Plant metabolites have long been studied for their biological activity and alkaloids in particular are major subjects for ethnobotanical research.[11] Dragamine has been studied, for example as a potential anti-cancer agent,[12][13] for its antimalarial activity[14] and in antifertility research.[15] However, the alkaloid itself has not been developed as a drug and is known to be cardiotoxic.[16]

See Also[edit]

References[edit]

  1. ^ a b Neuss, N.; Cone, Nancy J. (1959). "Alkaloids of apocynaceae IV. Dregamine, a new alkaloid from Voacanga dregei e. M.". Experientia. 15 (11): 414–415. doi:10.1007/BF02157683. PMID 14426722. S2CID 36370634.
  2. ^ Renner, U.; Prins, D. A. (1961). "Voacanga-Alkaloide V. Verknüpfung von Vobasin mit Dregamin und Tabernaemontanin". Experientia. 17 (5): 209. doi:10.1007/BF02160617. PMID 13740864. S2CID 35816536.
  3. ^ Knox, JR; Slobbe, J. (1975). "Indole alkaloids from Ervatamia orientalis. III. The configurations of the ethyl side chains of dregamine and tabernaemontanine and some further chemistry of the vobasine group". Australian Journal of Chemistry. 28 (8): 1843. doi:10.1071/CH9751843.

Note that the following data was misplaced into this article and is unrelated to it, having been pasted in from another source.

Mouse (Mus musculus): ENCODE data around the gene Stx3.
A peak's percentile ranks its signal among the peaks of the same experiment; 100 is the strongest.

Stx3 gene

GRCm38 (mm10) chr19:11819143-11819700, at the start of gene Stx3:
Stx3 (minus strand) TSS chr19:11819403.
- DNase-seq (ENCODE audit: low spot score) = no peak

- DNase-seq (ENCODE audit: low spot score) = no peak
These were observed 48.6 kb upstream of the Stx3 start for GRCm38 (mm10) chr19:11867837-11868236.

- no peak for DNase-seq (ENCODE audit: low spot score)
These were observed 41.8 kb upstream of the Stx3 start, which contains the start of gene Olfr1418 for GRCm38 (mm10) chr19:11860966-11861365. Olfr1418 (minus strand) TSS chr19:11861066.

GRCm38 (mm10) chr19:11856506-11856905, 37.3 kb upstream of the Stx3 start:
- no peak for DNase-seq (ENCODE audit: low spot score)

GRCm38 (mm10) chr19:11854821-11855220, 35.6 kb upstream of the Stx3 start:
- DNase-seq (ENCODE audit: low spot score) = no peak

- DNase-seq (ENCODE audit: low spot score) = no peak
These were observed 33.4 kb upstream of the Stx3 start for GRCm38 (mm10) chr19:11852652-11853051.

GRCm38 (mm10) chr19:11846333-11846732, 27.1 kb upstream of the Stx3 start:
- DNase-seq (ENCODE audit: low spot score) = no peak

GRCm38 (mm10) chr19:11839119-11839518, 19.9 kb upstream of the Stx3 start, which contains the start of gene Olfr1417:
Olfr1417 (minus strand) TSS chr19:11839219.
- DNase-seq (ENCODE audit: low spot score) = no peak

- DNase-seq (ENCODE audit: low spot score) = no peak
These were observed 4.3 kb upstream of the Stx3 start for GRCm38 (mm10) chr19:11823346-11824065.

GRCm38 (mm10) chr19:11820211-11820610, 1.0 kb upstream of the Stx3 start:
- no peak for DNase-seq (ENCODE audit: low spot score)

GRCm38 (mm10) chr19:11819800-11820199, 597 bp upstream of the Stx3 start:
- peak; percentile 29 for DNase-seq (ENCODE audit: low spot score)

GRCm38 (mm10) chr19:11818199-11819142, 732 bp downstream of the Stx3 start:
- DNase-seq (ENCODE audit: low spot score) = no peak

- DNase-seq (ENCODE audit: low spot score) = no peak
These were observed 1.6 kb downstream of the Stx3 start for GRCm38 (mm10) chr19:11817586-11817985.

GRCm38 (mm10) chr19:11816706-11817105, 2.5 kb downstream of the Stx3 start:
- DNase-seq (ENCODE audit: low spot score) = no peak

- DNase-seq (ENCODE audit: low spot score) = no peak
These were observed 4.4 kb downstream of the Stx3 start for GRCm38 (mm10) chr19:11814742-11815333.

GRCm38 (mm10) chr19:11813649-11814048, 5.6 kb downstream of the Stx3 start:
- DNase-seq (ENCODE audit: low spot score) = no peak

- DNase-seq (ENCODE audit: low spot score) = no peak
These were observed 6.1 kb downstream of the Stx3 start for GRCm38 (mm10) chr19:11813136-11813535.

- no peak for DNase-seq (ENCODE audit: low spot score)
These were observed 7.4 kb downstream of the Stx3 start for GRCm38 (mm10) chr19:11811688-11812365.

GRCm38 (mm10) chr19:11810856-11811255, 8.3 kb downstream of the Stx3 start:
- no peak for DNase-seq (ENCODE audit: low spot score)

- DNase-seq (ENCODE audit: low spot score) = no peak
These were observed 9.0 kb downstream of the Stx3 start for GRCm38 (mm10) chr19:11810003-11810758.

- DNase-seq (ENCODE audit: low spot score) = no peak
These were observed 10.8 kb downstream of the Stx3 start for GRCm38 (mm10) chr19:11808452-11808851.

4. ^ Bombardelli, Ezio; Bonati, Attilio; Gabetta, Bruno; Martinelli, Ernesto M.; Mustich, Giuseppe; Danieli, Bruno (1976). "Structures of tabernaelegantines A–D and tabernaelegantinines a and B, new indole alkaloids from Tabernaemontana elegans". Journal of the Chemical Society, Perkin Transactions 1 (13): 1432–1438. doi:10.1039/P19760001432.
  5. ^ Dewick, Paul M (2002). Medicinal Natural Products. A Biosynthetic Approach. Second Edition. Wiley. pp. 350–359. ISBN 0-471-49640-5.
  6. ^ Kutney, James P.; Eigendorf, Gunter K.; Matsue, Hajime; Murai, Akio; Tanaka, Kiyoshi; Sung, Wing L.; Wada, Kojiro; Worth, Brian R. (1978). "Total synthesis of dregamine and epidregamine. A general route to 2-acylindole alkaloids". Journal of the American Chemical Society. 100 (3): 938–943. doi:10.1021/ja00471a047.
  7. ^ Clivio, Pascale; Richard, Bernard; Deverre, Jean-Robert; Sevenet, Thierry; Zeches, Monique; Le Men-Oliver, Louisette (January 1991). "Alkaloids from leaves and root bark of Ervatamia hirta". Phytochemistry. 30 (11): 3785–3792. doi:10.1016/0031-9422(91)80111-D.